Click for next page ( 70


The National Academies | 500 Fifth St. N.W. | Washington, D.C. 20001
Copyright © National Academy of Sciences. All rights reserved.
Terms of Use and Privacy Statement



Below are the first 10 and last 10 pages of uncorrected machine-read text (when available) of this chapter, followed by the top 30 algorithmically extracted key phrases from the chapter as a whole.
Intended to provide our own search engines and external engines with highly rich, chapter-representative searchable text on the opening pages of each chapter. Because it is UNCORRECTED material, please consider the following text as a useful but insufficient proxy for the authoritative book pages.

Do not use for reproduction, copying, pasting, or reading; exclusively for search engines.

OCR for page 69
Introduction William C. Rosser* The headline of an advertisement in the September 1983 issue of Scientific American asked, "Can a Computer Make You Cry?" The intent of the ad was not frivolous. It was placed by a company that described itself as an association of electronic artists united in a common goal to fulfill the potential of the personal com- puter. Its goal is to take the computer beyonc} its use as a conven- tional facilitator of unimaginative tasks and use what it calls the wondrous nature of the personal computer to learn more about ourselves. The company sees the personal computer as more than a processor. It can also be a communicator, a communications medium, an interactive tool. It can illustrate our own interest, as human beings, in imagination rather than in predictable proce- dures, in learning by direct experience rather than by rote or mem- orization. Finally, the company sees the computer as a transmit- ter of thoughts and feelings. Perhaps the question, "Can a Computer Make You Cry?" is not yet very relevant to large organizations. But there are human as well as technological aspects to the personal computer that need attention. After all, personal computers are microcomputers used by individuals. It is this personal side that has particular rele *William C. Rosser is vice-president and director of small systems for the Gartner Group, Inc., Stamford, Connecticut. 69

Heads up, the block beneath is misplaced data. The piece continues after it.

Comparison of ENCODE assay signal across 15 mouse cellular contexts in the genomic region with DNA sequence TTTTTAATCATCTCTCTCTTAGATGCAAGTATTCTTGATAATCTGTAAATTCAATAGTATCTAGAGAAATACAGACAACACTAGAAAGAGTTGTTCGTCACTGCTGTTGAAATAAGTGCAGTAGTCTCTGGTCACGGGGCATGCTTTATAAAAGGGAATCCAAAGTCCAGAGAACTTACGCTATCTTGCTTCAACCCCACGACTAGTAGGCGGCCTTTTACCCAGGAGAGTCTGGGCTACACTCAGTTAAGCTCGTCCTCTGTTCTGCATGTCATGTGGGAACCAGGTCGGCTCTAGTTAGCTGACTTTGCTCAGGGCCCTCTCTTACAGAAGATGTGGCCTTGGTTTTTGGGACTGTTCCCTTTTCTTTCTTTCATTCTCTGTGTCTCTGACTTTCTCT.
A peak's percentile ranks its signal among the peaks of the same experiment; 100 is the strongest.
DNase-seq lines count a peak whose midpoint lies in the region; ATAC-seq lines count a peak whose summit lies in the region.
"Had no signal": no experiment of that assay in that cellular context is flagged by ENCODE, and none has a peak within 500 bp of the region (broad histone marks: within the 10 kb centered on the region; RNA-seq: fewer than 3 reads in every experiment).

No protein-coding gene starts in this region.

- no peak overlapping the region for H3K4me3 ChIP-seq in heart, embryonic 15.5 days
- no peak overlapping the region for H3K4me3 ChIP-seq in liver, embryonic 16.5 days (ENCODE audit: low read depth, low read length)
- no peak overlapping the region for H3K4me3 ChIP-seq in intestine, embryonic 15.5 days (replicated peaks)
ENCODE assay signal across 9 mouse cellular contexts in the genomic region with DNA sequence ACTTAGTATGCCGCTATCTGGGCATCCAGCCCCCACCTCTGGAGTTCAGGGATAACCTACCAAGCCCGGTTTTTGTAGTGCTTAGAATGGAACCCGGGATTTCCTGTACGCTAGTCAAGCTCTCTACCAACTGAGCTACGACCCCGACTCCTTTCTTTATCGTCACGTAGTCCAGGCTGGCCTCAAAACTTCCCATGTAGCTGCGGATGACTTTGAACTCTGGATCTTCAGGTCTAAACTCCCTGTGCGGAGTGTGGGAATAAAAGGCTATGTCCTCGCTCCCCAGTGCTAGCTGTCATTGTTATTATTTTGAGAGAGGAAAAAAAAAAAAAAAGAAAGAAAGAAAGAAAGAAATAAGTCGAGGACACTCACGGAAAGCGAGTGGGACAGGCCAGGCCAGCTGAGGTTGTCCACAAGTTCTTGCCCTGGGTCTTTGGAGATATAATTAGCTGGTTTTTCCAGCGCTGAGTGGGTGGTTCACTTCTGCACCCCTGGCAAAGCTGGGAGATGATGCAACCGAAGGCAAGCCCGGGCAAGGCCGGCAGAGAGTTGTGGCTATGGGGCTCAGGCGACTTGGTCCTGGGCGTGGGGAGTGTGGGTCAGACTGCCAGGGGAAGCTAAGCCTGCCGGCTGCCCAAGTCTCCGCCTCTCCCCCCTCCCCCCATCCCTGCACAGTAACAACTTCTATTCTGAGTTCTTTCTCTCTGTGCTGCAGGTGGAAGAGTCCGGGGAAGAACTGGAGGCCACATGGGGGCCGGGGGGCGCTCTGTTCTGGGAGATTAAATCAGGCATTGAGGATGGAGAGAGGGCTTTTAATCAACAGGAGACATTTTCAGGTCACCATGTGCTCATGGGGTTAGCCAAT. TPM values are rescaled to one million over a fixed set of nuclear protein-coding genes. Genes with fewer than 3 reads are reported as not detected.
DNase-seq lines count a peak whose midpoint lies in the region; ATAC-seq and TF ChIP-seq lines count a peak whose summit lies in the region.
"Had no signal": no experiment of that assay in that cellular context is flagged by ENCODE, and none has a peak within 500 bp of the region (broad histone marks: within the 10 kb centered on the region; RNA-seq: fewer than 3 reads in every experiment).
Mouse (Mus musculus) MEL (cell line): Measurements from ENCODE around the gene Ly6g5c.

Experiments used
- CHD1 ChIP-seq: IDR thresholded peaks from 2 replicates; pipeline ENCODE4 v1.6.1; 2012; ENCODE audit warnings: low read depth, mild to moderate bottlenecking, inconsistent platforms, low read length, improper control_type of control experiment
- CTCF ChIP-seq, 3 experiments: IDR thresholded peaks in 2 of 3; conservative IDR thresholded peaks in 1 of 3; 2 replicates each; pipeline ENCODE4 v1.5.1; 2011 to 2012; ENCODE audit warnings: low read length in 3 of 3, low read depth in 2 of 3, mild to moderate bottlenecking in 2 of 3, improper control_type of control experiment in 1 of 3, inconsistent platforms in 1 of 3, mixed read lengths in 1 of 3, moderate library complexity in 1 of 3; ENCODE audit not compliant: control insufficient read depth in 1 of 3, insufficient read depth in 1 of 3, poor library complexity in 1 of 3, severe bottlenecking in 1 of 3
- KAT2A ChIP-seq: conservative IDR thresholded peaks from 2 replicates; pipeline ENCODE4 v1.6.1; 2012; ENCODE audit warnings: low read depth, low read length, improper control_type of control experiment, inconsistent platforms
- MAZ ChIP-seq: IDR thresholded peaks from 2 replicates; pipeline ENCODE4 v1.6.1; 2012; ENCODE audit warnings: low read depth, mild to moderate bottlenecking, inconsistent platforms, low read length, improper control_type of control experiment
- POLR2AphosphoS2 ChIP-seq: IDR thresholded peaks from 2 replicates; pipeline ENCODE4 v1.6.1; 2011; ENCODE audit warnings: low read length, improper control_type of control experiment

OCR for page 69
70 MANAGING MICROCOMPUTERS Vance for management. Because of their potential impact on a signif- icant portion of employees, microcomputers may be a uniquely im- portant issue for the large organization anc3 its management. Considering the rate of growth and popular enthusiasm for per- sonal computers, along with the potentially serious problems they raise, the biggest risk management can take is to wait and clo nothing. If the personal computer is an agent for inevitable change, how do we prepare for it? Management has a responsibil- ity to aciciress the potential improvement in the performance of the organization's primary asset people. Alastair Omanc! identifies a whole range of important issues raisect by the presence of microcomputers in large organizations. Only a few of these, he says, deserve the attention of top manage- ment. The rest are better hancIlecI at other organizational levels. For contributor Roger Sisson, the most important issues are how encI-user computing affects the quality of decisions ant! how microcomputers can be usecI to facilitate better ant! more creative . ~ c Epson ma sing In organizations. Thomas Conrad offers a personal perspective on a set of control- relatecI issues that are especially critical for very large organi- zations such as the military: procurement, stanciarclization, anct centralization.